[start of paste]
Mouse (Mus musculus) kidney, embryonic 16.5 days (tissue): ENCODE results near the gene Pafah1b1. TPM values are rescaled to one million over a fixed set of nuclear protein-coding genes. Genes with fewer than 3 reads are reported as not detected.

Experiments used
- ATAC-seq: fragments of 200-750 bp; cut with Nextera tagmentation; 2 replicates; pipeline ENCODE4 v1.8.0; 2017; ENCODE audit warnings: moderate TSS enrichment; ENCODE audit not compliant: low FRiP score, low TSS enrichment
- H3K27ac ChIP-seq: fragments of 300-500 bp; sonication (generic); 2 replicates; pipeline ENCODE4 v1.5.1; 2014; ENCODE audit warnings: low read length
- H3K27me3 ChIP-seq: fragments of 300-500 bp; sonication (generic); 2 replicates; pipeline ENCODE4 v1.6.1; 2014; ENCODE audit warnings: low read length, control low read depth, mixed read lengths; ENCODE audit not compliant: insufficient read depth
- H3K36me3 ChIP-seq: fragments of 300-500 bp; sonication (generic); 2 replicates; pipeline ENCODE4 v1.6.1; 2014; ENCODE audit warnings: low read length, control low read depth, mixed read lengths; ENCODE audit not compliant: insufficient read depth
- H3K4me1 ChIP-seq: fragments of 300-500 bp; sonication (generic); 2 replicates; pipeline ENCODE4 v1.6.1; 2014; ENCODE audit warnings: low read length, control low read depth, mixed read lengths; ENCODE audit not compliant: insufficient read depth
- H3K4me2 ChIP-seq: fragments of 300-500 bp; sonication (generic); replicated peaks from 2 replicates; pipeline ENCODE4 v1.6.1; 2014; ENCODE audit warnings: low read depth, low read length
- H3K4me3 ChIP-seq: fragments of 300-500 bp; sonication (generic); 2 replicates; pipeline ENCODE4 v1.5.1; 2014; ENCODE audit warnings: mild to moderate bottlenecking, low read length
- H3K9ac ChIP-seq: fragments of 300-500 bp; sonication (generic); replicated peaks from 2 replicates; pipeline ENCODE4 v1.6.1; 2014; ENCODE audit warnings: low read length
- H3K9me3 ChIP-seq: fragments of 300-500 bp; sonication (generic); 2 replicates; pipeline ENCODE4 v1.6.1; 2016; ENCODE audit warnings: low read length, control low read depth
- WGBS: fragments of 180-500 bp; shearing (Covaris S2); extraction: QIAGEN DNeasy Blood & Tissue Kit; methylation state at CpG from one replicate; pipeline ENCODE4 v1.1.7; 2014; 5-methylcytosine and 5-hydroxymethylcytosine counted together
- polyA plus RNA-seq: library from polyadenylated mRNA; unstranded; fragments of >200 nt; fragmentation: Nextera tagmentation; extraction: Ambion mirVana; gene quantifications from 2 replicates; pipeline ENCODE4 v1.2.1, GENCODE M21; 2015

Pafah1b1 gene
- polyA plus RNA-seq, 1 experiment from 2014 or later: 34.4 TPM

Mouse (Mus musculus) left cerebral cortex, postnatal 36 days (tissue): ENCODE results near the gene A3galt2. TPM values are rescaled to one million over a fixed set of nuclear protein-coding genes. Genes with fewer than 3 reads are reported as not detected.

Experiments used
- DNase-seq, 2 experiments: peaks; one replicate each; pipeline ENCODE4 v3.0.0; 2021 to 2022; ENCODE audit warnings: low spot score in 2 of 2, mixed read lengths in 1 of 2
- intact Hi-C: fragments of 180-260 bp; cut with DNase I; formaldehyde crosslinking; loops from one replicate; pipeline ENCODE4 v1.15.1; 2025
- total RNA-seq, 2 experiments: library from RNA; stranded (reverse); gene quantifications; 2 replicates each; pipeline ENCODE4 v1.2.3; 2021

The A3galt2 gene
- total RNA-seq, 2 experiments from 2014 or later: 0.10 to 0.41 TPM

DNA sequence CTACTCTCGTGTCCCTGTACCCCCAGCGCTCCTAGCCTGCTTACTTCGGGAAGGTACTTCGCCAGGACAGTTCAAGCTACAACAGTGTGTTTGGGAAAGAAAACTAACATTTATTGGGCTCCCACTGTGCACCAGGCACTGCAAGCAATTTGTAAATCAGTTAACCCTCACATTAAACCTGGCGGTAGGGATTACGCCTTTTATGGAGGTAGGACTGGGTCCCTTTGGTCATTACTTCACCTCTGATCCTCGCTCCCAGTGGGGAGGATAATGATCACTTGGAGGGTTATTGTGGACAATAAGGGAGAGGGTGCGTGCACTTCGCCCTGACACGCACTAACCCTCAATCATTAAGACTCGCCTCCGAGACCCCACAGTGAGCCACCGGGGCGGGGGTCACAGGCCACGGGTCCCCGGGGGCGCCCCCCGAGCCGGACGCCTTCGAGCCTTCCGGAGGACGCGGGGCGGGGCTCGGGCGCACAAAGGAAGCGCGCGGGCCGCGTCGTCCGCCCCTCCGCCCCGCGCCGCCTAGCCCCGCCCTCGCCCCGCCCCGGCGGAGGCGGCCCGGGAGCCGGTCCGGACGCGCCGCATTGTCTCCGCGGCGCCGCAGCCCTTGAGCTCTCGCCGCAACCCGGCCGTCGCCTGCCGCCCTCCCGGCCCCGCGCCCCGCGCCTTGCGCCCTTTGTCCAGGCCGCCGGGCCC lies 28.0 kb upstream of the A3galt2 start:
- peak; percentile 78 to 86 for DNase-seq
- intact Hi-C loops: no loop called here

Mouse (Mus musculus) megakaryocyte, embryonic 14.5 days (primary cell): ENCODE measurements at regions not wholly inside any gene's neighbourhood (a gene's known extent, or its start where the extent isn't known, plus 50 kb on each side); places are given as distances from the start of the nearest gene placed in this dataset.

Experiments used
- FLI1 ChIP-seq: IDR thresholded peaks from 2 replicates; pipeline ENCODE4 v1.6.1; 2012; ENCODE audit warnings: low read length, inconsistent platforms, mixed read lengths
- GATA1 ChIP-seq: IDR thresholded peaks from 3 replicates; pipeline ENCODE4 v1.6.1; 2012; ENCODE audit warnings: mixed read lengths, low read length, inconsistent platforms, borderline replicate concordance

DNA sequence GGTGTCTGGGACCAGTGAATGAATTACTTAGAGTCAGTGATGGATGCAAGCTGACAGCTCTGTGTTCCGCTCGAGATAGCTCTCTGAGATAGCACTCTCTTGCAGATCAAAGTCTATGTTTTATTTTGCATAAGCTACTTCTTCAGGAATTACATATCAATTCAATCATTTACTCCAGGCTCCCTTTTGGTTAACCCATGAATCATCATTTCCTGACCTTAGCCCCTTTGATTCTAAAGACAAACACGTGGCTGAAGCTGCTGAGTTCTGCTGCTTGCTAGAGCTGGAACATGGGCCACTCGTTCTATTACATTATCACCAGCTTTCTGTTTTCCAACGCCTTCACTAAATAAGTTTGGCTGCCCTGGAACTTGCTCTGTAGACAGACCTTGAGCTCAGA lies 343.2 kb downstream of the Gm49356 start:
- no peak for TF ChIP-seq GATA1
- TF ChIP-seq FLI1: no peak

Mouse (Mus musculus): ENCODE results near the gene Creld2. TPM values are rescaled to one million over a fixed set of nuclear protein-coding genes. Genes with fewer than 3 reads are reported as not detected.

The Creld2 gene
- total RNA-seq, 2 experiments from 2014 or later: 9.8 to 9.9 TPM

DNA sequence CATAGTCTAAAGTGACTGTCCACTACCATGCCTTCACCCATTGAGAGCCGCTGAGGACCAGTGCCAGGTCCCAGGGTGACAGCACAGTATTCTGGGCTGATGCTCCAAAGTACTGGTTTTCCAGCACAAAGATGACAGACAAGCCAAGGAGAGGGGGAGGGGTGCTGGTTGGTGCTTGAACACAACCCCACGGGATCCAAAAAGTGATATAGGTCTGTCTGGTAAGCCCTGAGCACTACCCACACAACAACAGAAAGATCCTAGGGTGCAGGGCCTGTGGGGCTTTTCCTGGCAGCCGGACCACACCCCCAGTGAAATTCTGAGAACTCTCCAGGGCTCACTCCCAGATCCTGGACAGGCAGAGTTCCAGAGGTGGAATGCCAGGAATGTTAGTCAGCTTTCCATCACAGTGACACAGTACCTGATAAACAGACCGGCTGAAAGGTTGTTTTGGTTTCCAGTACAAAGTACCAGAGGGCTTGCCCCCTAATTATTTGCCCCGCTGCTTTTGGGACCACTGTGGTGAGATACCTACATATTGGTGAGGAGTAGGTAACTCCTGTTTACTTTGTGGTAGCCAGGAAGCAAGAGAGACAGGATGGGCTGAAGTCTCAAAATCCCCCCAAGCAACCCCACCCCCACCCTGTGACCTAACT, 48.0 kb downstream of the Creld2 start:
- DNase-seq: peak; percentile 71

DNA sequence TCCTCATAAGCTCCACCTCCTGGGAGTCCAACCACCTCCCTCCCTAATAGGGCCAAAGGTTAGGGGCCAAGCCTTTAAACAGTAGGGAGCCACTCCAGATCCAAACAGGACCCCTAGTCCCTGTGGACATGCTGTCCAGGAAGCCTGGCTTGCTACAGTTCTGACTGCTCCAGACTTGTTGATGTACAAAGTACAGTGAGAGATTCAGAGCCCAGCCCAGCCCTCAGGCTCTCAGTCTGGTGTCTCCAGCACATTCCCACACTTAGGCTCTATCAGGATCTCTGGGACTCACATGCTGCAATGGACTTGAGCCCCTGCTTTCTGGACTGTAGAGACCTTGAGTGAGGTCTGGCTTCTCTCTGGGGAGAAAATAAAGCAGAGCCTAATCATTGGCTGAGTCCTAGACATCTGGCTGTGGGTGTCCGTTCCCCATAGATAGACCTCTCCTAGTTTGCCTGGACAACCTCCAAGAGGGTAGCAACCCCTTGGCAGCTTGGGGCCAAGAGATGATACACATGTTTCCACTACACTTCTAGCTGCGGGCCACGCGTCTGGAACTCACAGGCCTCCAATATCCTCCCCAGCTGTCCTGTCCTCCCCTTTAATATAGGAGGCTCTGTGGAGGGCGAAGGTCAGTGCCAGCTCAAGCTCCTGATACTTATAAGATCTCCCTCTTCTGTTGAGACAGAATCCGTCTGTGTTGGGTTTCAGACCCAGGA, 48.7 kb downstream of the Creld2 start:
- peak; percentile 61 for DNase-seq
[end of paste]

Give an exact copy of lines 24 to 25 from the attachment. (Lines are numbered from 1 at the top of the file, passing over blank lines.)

- peak; percentile 78 to 86 for DNase-seq
- intact Hi-C loops: no loop called here